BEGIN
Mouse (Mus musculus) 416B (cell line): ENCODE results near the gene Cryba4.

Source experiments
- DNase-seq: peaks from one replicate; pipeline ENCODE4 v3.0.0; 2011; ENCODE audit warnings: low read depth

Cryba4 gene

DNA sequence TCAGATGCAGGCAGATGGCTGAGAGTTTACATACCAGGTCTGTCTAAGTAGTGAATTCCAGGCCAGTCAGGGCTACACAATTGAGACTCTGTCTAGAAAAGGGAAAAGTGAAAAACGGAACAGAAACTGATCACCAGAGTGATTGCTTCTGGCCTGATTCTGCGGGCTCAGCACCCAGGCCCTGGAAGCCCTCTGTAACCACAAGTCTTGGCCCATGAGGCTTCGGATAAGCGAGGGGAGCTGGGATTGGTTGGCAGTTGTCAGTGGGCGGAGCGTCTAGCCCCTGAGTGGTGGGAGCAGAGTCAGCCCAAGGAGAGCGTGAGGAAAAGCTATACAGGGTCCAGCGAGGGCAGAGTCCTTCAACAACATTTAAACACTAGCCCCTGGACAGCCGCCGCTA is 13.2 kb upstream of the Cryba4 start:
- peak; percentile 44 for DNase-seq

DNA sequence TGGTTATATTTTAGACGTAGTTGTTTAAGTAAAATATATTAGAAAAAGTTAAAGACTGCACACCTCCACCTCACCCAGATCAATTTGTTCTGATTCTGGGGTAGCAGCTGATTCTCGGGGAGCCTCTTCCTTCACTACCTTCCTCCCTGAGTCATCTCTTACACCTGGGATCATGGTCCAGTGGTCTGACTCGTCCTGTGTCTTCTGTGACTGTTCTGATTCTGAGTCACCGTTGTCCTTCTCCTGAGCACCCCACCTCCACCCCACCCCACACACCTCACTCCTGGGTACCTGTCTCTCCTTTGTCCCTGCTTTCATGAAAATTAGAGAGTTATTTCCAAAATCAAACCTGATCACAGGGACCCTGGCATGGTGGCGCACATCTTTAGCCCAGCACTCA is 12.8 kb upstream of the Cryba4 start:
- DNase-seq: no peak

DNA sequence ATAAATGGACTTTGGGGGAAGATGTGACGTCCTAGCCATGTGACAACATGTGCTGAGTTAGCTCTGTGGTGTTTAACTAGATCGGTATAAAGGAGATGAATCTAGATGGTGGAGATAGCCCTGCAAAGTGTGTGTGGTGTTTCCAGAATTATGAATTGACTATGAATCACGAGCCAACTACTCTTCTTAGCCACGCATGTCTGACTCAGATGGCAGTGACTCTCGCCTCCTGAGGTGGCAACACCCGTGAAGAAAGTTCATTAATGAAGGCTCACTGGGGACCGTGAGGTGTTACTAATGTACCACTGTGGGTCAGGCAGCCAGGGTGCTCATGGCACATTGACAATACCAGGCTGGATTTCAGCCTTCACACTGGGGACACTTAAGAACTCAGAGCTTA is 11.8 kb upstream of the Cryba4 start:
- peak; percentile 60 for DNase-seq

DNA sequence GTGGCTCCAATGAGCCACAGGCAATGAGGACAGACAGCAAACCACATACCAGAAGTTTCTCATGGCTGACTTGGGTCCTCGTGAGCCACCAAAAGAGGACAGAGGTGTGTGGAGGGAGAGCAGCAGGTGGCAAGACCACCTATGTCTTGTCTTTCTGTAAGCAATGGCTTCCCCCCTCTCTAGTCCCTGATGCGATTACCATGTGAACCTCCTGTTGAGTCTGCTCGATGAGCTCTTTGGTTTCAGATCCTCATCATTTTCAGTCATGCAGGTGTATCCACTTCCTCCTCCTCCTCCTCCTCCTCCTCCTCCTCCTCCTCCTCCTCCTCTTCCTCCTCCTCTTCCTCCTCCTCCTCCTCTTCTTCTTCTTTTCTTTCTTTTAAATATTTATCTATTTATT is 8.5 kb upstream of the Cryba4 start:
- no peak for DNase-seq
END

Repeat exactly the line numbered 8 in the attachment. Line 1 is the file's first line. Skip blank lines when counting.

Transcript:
- DNase-seq: no peak